We broke into the near alpine to assess how the wind and cold temps had worked on the recent storm snow. Weather was -10c, BKN, NO precip, light to moderate winds from W at ridgeline, turning SE by late afternoon, light transport west to east mid-day before winds shifted. HS was 180-200cm at 6400' on a 25 degree NE slope near adjacent 40-50 degree slopes. These adjacent slopes likely ran and pulled some of the snowpack mid-storm on Sunday 26 December and have since reloaded.
We found two facet layers of concern, one 40cm down on a 2cm wind crust and another 70-80cm down and corresponding to the high pressure. Both facet layers were 1-1.5mm and well-developed. Our test results showed a CTM12 on the 40cm facets and CTM14 on the 80cm facets, both with sudden planar results (Q1). ECTN 24 @40cm down. Cornice drops yielded inconsequential dry loose sluffing or no avalanches (AC-0), but the paths we dropped them to had likely already run in previous storms.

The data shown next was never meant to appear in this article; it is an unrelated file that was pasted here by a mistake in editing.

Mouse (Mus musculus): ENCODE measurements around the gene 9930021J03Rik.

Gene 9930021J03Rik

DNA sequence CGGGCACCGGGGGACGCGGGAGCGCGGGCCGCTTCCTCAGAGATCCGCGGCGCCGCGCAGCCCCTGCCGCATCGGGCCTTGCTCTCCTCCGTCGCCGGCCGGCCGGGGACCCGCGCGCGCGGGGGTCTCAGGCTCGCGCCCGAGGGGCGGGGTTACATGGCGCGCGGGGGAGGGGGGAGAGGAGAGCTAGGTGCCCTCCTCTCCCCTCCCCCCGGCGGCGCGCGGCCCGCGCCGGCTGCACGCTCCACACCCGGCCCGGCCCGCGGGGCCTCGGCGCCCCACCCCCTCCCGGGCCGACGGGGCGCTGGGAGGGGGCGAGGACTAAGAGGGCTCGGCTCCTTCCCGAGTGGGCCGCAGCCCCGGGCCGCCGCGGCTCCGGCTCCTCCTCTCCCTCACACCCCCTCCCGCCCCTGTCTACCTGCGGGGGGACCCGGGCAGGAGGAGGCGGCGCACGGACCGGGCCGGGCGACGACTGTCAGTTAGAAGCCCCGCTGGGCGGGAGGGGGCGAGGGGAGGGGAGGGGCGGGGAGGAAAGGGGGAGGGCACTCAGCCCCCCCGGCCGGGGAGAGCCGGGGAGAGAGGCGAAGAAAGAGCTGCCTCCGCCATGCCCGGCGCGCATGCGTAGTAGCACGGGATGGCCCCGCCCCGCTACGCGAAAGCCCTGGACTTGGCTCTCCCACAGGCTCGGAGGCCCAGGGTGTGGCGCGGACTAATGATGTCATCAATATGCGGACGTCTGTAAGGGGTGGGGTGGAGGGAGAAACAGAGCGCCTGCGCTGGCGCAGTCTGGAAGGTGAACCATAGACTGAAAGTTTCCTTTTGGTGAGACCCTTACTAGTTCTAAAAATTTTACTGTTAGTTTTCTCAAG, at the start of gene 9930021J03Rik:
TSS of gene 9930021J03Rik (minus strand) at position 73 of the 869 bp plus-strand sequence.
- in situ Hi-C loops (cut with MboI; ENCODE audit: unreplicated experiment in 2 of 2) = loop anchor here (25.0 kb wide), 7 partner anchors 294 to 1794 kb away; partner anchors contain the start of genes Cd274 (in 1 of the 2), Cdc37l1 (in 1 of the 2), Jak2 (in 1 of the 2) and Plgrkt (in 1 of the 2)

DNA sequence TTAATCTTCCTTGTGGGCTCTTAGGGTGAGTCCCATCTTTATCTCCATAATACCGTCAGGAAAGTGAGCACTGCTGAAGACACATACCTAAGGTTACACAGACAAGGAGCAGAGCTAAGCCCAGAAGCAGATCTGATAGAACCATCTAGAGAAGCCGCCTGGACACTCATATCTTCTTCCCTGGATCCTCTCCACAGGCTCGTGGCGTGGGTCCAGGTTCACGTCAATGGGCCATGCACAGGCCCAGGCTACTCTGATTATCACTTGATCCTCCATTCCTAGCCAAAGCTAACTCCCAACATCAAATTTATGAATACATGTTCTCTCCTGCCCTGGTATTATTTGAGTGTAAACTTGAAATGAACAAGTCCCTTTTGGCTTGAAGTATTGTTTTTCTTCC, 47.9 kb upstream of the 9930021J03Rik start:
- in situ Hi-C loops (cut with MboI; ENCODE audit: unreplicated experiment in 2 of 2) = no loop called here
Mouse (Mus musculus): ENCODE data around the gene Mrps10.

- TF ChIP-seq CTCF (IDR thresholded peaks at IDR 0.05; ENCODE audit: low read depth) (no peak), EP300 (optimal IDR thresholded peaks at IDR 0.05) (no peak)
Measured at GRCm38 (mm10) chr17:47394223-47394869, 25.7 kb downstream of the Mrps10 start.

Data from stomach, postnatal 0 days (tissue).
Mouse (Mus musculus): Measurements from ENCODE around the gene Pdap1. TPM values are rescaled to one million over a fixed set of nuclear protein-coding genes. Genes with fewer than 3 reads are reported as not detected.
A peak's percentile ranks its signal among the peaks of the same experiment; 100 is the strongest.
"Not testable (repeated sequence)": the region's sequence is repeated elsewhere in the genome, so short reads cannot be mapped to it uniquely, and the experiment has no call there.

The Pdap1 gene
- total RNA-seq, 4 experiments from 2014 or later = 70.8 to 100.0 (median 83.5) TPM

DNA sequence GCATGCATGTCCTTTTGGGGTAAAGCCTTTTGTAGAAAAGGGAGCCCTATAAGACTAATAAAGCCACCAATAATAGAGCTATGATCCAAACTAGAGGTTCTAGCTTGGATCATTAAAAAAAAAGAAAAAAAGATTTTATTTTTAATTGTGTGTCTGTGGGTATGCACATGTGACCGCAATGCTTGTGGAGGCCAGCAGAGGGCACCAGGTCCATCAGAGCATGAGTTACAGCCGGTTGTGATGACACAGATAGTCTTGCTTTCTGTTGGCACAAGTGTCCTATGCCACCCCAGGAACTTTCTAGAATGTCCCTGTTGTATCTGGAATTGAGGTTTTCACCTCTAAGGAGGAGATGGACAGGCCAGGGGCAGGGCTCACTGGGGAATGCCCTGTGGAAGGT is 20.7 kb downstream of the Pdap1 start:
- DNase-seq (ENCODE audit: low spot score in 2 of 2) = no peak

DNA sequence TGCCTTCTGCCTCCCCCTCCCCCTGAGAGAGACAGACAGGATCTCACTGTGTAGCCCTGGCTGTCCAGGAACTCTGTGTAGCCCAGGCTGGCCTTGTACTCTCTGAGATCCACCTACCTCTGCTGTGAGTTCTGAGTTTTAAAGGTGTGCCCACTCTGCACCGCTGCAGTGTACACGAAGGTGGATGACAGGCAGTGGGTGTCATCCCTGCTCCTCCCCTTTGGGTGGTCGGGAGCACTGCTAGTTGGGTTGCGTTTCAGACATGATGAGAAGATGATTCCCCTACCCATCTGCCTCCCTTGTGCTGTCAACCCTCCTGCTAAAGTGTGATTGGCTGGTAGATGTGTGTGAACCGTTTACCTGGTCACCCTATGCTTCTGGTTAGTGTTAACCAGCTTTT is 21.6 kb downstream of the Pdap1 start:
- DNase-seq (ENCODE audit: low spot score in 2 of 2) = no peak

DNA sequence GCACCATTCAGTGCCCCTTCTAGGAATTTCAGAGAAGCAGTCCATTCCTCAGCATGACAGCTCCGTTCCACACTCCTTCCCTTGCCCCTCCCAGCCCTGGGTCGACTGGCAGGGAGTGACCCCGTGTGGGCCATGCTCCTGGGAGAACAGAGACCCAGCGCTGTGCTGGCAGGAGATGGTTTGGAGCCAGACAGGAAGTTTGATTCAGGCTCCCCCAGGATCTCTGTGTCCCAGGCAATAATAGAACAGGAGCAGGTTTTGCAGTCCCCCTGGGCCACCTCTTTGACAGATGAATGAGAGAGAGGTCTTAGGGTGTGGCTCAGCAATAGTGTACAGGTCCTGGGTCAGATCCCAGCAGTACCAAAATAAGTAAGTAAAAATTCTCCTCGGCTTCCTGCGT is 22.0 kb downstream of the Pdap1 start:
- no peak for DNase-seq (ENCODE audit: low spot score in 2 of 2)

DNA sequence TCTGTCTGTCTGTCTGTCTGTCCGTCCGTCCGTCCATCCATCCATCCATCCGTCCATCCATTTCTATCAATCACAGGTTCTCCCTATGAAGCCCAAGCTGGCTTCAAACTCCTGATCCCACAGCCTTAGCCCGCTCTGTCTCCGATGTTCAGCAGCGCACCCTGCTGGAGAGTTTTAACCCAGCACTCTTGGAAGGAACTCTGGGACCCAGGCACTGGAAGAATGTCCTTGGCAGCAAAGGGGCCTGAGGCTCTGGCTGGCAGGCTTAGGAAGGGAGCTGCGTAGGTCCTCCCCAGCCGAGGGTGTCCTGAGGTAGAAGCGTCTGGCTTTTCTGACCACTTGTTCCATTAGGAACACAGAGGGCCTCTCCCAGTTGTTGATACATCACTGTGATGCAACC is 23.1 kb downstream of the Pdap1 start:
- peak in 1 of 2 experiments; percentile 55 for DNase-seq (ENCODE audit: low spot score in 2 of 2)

Our take-away: at this leeward location winds have transported recent storm snow into 1F slabs over F or 4F- facets that overlay a recent wind crust and the solstice crust. In adjacent, sheltered locations these shallow wind slabs are topped by low density cold smoke and are not noticeably reactive under foot during travel.
At 5500' on a 30-degree SE aspect we also noted a sandwich of two sun crusts with small radiation recrystallization facets between them, but did not perform any tests. This is another layer to watch moving into the next storm cycle.